A new edition of Preserving Your Memory magazine is now available from alzinfo.org. Check out the article on reducing stress, the survey on brain fitness, and an update on some of the science at the Fisher Center for Alzheimer's Research.
Summary: PET scans using a compound called FDDNP show promise for detecting Alzheimer’s and other neurodegenerative diseases before symptoms are apparent. If follow-up studies confirm the accuracy of this imaging technique, researchers will be a step closer to the vision of early detection and treatment to delay progression.
When my father complained about memory problems, his family doctor told him there was nothing wrong.
Summary: A new paper shows that many people with dementia lead rich and meaningful lives.
One of the reasons a diagnosis of Alzheimer’s has carried such a stigma is the view that having the disease means losing all your memories, and therefore, losing your “self.”
But the idea of losing your sense of self as you lose your memory doesn’t really fit with much of what I’ve observed. Even as my father lost his memories, he kept his sense of humor, his sense of rhythm and melody, and his sense of right and wrong. Even as he lost track of his exact relationship with friends and family, he kept his sense of love for all of us. I would argue that he never lost his sense of self.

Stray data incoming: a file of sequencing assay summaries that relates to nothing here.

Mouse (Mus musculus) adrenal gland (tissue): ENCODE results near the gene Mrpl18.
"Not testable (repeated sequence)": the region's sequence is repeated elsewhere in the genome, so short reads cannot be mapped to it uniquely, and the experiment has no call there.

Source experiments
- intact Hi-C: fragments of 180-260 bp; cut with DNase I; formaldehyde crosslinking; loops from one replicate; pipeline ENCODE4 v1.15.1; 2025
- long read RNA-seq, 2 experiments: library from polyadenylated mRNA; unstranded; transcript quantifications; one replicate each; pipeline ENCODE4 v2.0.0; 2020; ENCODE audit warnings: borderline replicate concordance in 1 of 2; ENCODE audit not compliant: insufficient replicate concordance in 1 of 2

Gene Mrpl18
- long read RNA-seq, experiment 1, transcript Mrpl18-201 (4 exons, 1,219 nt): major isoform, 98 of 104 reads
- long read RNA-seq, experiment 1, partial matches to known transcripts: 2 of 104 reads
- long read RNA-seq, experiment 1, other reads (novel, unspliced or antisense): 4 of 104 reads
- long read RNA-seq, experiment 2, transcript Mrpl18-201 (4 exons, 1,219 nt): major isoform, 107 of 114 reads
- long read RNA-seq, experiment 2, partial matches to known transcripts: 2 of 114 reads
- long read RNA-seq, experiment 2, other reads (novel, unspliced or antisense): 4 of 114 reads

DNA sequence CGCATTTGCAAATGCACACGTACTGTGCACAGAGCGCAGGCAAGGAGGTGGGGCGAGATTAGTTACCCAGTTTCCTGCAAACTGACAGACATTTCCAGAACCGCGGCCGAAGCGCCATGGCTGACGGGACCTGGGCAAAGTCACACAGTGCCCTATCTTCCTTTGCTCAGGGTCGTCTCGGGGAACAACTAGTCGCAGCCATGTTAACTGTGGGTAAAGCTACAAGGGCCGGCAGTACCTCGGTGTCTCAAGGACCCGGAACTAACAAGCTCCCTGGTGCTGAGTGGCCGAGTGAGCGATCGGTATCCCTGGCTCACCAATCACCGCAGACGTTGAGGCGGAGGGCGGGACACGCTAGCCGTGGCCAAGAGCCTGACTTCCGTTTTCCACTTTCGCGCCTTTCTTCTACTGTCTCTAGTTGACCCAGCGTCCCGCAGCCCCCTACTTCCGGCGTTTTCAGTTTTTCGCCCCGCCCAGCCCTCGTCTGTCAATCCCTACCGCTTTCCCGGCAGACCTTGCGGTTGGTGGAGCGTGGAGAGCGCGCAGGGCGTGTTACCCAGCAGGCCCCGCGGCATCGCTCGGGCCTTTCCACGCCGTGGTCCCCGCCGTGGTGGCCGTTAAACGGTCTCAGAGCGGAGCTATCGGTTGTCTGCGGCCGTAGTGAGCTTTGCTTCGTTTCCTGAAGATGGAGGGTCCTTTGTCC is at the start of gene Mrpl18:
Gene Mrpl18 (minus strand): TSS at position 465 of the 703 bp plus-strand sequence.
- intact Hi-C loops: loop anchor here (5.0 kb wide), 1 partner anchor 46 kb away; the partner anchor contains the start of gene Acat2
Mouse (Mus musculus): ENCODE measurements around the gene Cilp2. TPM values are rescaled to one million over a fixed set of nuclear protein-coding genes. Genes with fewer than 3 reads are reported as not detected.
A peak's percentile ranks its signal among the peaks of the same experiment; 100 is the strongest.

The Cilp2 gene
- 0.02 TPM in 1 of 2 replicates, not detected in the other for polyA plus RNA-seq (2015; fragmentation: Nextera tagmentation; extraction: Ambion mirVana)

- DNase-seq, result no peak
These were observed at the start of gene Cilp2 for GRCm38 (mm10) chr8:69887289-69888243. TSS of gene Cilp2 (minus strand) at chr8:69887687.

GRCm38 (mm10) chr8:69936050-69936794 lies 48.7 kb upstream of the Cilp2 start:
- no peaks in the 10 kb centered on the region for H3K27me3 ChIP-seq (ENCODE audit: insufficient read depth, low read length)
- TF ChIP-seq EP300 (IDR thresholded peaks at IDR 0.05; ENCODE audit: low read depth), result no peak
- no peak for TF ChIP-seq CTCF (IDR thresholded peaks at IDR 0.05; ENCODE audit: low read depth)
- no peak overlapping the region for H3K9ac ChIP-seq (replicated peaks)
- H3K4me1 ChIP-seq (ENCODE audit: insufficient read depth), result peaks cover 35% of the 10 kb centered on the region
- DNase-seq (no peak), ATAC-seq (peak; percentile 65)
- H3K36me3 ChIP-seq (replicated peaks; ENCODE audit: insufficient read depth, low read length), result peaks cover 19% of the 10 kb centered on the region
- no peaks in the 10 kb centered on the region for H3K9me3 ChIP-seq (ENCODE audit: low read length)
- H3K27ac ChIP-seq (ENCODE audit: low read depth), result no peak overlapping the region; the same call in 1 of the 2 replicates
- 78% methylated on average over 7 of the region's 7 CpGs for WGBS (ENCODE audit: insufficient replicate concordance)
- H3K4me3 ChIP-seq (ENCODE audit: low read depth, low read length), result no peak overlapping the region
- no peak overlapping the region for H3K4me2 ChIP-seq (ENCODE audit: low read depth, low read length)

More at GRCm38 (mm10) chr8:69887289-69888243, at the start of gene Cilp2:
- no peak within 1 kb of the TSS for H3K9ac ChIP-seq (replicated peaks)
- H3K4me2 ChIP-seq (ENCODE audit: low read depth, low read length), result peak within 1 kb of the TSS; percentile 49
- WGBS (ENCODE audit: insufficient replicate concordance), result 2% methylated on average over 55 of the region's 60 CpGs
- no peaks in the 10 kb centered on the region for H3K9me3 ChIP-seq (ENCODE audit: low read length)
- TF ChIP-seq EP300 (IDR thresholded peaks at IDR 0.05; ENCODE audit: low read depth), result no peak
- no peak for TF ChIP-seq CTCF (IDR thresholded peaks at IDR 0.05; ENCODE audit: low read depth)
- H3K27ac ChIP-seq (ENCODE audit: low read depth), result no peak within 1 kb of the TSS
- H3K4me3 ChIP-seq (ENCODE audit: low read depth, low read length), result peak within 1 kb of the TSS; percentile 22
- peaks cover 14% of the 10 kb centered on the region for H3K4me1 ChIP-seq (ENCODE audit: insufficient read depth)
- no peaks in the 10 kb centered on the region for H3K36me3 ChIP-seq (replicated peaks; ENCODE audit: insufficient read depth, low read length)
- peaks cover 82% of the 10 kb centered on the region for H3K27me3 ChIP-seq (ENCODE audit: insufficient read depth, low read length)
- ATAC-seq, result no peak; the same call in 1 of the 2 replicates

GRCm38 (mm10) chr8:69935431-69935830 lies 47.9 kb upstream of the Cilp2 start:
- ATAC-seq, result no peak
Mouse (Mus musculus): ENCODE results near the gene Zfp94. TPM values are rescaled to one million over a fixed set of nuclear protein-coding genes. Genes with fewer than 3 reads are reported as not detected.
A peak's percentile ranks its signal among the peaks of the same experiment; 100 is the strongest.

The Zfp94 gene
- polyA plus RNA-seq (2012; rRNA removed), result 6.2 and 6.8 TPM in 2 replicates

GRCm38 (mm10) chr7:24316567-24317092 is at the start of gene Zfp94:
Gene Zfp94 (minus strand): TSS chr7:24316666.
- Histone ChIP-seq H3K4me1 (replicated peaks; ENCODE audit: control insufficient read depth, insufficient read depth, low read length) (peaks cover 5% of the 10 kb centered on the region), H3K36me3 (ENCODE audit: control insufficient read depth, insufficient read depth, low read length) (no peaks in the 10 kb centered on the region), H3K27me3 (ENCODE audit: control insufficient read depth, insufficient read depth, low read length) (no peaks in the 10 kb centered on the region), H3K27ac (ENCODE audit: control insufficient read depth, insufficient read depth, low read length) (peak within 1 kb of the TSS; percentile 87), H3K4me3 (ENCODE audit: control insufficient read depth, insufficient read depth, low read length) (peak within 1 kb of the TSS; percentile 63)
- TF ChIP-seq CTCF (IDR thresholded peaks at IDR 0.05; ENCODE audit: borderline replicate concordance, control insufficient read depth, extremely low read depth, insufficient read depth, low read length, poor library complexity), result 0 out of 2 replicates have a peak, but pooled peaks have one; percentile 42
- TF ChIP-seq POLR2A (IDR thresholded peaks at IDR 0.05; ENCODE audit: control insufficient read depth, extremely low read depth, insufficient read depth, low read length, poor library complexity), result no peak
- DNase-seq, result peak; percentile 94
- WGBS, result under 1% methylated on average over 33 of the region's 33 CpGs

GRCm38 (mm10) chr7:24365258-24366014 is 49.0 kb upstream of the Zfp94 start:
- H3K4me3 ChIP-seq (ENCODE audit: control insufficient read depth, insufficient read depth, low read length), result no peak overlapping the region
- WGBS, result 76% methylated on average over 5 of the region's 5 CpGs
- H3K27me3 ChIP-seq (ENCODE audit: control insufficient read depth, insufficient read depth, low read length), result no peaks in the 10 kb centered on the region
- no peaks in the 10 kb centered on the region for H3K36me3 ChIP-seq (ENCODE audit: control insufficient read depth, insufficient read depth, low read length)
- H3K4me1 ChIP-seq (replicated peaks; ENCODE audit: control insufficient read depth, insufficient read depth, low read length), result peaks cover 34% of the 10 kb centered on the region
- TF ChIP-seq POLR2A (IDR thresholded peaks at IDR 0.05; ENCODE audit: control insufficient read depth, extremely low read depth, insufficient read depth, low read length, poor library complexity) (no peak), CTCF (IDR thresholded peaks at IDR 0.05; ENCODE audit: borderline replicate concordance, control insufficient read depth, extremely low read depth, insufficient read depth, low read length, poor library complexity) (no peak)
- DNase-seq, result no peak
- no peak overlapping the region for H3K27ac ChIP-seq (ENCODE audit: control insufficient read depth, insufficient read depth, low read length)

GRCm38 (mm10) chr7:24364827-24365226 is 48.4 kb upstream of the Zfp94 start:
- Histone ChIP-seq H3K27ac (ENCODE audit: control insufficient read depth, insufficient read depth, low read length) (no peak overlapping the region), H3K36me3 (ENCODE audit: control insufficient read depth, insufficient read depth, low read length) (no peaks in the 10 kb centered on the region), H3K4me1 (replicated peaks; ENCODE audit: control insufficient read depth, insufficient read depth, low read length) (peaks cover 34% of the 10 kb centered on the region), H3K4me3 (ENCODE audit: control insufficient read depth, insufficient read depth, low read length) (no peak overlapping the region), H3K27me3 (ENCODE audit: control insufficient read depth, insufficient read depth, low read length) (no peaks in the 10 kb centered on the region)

Summary: A recent study confirms that higher levels of education seem to delay cognitive decline, but may increase the rate of decline once it starts. The results of this study don’t mean much for any one person. But they do mean that memory loss might not be readily apparent in people with Alzheimer’s, especially those with more education. The findings point to the need to detect changes in the brain before the symptoms of Alzheimer’s and other dementias appear. This will be especially important when treatments to delay progression are available.
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